2956 Washington Boulevard (1982)
Sited on rising ground and designed to face the street boldly, this Prairie Style house is now almost hidden behind overhanging foliage - a hint of the beautiful deeply wooded park which stretches behind. The house was built in 1913 and the first occupant, Frederick C. Werk, was in residence by 1914. The Prairie Style, America's first modern architectural style, was widespread in the Chicago area where its most notable architect was Frank Lloyd Wright. In Cleveland, however, the cubic simplicity of Prairie houses never became popular and examples of it are rare. Characteristics of the style in this house, whose designer is still unknown, are the low, horizontal proportions, wide windows, the strong contrast of brown trim against white stucco, broad sheltering roof and the stark geometry of the forms. The overall plan, with its central hall and almost symmetrical facade flanked by porch and porte-cochere, is almost standard at this date.
In the entry hall, the graceful staircase tempers the severity of the facade. Its curved railing are subtly echoed in the rear doorway arches and the concave wall of the second floor landing. Elsewhere in the house the straight line and the undecorated richness of mahogany and oak paneling are dominant. Perhaps the simplicity of the design is a reflection of the practical tastes of F. C. Werk, an electrical engineer and contractor, who lived in the house most of its first twenty-five years. Certainly the innovative electrical devices installed here show his influence.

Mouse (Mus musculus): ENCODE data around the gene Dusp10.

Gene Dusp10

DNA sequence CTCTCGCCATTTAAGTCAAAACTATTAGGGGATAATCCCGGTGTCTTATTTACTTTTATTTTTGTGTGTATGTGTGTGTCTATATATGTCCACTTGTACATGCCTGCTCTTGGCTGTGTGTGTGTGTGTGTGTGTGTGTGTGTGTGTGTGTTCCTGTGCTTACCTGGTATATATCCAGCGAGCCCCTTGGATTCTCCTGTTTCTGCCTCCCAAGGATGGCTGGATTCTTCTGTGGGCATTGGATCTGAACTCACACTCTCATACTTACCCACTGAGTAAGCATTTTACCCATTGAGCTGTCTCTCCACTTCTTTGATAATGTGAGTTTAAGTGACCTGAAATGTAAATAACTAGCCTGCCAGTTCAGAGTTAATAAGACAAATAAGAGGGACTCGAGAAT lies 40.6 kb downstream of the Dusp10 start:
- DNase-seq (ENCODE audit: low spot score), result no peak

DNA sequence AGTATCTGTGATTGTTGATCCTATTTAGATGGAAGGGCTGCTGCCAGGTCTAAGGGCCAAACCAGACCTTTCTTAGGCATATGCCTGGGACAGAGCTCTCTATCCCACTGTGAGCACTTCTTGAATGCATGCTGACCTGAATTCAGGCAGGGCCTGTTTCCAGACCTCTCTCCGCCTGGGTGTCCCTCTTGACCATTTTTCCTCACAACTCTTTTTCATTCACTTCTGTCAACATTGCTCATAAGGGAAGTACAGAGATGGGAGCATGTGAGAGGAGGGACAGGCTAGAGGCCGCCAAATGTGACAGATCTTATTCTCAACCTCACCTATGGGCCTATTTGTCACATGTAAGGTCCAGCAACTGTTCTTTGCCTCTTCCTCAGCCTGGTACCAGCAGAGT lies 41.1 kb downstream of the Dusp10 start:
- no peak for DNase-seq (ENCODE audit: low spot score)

At the rear of the house the kitchen, back hall and servants' rooms upstairs were remodeled into a new kitchen and master suite for the current owners by Philmore Hart in 1973. The contemporary design complements the earlier style but maintains its own sense of period. Hart also remodeled and enlarged the original garage into an apartment and new garage and added the redwood garden entrance. The unique doggie door with its bubble-top and hidden ramp is also Hart's work. The brick patio fenced garden area was designed by Thomas Hill. The new garden includes native but uncommon plantings and enhances the original gazebo that broods over the secluded rear garden protected by the drooping boughs of grand old trees. A hidden treasure indeed.